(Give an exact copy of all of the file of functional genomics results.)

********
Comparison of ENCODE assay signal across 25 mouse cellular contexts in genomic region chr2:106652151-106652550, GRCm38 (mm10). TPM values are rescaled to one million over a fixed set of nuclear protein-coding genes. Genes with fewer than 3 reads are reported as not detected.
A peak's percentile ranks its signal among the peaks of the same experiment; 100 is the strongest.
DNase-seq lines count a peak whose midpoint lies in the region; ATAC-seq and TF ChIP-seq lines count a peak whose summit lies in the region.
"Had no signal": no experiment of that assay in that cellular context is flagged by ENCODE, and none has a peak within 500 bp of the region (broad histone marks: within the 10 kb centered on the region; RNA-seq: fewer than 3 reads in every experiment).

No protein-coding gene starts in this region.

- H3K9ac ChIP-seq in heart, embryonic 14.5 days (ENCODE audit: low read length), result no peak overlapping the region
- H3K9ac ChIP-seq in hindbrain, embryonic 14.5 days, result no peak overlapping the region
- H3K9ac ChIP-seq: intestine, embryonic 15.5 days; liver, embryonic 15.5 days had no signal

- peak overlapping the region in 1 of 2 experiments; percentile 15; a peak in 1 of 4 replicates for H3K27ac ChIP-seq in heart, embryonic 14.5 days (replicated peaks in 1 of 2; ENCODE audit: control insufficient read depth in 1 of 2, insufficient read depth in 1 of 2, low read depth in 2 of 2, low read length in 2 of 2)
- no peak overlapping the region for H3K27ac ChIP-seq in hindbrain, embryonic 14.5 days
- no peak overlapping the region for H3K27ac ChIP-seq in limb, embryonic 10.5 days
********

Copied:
Comparison of ENCODE assay signal across 25 mouse cellular contexts in genomic region chr2:106652151-106652550, GRCm38 (mm10). TPM values are rescaled to one million over a fixed set of nuclear protein-coding genes. Genes with fewer than 3 reads are reported as not detected.
A peak's percentile ranks its signal among the peaks of the same experiment; 100 is the strongest.
DNase-seq lines count a peak whose midpoint lies in the region; ATAC-seq and TF ChIP-seq lines count a peak whose summit lies in the region.
"Had no signal": no experiment of that assay in that cellular context is flagged by ENCODE, and none has a peak within 500 bp of the region (broad histone marks: within the 10 kb centered on the region; RNA-seq: fewer than 3 reads in every experiment).

No protein-coding gene starts in this region.

- H3K9ac ChIP-seq in heart, embryonic 14.5 days (ENCODE audit: low read length), result no peak overlapping the region
- H3K9ac ChIP-seq in hindbrain, embryonic 14.5 days, result no peak overlapping the region
- H3K9ac ChIP-seq: intestine, embryonic 15.5 days; liver, embryonic 15.5 days had no signal

- peak overlapping the region in 1 of 2 experiments; percentile 15; a peak in 1 of 4 replicates for H3K27ac ChIP-seq in heart, embryonic 14.5 days (replicated peaks in 1 of 2; ENCODE audit: control insufficient read depth in 1 of 2, insufficient read depth in 1 of 2, low read depth in 2 of 2, low read length in 2 of 2)
- no peak overlapping the region for H3K27ac ChIP-seq in hindbrain, embryonic 14.5 days
- no peak overlapping the region for H3K27ac ChIP-seq in limb, embryonic 10.5 days